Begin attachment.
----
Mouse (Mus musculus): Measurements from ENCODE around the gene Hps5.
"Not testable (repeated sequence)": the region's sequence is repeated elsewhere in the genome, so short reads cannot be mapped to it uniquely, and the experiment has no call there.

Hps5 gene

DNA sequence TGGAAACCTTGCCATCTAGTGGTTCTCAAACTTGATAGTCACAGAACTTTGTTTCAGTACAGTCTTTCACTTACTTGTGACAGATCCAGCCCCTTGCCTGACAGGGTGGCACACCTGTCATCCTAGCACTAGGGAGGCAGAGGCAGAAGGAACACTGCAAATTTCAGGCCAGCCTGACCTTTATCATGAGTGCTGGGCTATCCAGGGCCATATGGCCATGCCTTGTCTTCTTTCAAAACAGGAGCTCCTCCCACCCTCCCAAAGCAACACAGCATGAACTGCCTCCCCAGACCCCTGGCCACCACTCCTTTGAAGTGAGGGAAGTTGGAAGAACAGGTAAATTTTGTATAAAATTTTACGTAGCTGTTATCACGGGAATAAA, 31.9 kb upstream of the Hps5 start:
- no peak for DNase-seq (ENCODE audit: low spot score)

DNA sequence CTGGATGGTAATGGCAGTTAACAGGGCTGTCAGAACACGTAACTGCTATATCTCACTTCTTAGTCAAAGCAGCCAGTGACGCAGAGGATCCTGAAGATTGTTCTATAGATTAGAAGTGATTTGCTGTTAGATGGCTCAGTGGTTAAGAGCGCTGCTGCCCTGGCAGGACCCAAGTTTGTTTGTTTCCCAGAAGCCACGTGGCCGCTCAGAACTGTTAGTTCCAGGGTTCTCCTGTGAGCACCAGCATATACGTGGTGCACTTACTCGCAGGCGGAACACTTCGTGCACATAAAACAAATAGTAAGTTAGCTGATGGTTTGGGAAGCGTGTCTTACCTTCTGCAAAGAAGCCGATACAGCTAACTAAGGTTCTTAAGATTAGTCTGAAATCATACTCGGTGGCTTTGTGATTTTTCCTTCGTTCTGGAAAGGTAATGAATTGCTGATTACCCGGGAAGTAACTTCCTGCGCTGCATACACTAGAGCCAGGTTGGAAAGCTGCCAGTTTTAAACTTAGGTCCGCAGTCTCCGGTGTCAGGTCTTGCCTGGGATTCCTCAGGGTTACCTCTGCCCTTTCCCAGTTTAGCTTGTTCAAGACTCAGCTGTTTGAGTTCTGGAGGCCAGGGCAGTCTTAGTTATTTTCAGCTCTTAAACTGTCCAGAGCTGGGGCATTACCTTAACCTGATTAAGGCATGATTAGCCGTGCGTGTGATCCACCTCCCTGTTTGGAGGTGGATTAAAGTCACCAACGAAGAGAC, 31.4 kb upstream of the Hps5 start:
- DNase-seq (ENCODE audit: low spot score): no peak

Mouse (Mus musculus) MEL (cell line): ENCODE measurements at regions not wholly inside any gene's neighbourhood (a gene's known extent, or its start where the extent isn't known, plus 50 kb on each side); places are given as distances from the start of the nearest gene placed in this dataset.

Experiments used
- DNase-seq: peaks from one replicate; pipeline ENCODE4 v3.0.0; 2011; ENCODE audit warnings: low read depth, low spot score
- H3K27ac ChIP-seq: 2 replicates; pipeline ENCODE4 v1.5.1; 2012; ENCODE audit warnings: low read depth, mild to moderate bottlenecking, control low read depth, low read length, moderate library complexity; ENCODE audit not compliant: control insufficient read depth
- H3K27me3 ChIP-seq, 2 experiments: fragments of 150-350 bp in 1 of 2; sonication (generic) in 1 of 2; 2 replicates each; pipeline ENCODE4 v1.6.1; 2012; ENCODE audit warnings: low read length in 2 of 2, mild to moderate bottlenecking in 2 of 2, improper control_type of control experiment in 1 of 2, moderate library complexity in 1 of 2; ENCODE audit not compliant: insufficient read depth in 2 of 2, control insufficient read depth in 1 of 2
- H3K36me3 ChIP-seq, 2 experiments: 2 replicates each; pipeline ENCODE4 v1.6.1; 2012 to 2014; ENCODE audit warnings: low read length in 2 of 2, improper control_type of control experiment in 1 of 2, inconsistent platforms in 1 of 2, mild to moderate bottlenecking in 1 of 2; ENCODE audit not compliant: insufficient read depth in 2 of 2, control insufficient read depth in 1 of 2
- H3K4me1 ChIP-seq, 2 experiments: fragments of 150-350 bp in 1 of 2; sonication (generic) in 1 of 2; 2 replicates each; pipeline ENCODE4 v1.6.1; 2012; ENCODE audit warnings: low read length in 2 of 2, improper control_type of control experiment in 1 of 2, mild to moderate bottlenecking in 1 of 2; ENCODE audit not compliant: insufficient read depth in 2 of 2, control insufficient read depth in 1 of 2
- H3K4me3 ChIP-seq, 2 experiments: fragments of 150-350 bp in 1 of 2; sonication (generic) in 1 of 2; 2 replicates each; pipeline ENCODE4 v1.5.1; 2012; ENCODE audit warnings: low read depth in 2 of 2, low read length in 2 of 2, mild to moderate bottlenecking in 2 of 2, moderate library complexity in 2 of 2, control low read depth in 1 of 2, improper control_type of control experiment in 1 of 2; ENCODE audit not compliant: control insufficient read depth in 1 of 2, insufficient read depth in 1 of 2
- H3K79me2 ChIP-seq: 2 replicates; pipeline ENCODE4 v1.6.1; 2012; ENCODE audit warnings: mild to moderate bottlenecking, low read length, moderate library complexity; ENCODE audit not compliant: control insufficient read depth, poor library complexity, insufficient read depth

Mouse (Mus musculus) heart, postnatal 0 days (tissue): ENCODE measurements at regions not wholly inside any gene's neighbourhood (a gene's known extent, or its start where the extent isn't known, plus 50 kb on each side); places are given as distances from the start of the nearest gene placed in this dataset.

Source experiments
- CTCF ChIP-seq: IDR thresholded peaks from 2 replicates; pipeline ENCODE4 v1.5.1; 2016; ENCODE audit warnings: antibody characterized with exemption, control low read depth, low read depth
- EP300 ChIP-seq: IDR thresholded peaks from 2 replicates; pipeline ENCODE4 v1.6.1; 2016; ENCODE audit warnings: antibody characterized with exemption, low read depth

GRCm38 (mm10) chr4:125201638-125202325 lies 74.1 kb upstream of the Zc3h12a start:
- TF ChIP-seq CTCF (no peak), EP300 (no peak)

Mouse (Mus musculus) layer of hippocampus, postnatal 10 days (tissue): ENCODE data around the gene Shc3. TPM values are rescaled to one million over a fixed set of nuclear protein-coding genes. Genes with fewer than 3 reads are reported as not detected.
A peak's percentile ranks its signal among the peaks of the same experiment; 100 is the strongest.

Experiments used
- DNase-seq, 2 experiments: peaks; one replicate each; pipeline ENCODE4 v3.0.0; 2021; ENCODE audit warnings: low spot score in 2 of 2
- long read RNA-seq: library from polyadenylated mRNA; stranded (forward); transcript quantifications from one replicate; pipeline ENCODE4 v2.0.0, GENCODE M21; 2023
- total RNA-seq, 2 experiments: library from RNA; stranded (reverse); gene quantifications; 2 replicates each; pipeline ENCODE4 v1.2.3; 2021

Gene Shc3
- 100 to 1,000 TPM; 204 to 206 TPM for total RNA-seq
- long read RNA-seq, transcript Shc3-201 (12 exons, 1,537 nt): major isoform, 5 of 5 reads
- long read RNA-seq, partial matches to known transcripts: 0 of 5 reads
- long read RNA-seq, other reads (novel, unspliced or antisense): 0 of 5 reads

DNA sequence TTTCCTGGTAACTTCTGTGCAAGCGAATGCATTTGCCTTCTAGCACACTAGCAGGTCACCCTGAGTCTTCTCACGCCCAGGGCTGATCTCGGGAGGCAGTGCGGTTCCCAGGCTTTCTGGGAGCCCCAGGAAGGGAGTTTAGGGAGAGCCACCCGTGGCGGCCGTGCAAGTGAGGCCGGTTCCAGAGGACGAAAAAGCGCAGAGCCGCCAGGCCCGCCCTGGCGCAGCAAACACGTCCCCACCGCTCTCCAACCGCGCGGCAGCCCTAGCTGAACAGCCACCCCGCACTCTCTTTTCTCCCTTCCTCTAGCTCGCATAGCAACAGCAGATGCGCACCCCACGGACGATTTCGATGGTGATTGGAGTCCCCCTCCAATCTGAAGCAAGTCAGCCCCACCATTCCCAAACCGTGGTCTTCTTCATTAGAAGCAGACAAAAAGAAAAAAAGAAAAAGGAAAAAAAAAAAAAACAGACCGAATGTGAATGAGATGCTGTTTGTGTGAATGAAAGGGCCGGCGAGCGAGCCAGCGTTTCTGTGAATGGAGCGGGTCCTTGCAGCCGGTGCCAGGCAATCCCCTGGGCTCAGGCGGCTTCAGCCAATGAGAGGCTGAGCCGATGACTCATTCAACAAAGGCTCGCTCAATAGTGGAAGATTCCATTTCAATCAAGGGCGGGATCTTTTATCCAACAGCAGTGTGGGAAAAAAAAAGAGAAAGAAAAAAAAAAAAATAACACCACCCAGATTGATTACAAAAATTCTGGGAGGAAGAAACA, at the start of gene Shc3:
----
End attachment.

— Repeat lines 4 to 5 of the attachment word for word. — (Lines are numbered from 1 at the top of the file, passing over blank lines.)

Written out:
DNA sequence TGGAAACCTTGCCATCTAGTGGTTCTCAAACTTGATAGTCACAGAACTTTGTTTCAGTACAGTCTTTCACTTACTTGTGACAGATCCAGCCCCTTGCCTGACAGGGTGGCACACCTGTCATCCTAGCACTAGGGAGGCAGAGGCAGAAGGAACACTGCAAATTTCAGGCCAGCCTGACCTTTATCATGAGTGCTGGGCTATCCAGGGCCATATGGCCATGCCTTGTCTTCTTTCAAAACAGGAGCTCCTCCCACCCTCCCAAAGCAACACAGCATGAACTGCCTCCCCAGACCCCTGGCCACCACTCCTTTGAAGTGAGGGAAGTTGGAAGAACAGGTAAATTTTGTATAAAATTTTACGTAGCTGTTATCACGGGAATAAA, 31.9 kb upstream of the Hps5 start:
- no peak for DNase-seq (ENCODE audit: low spot score)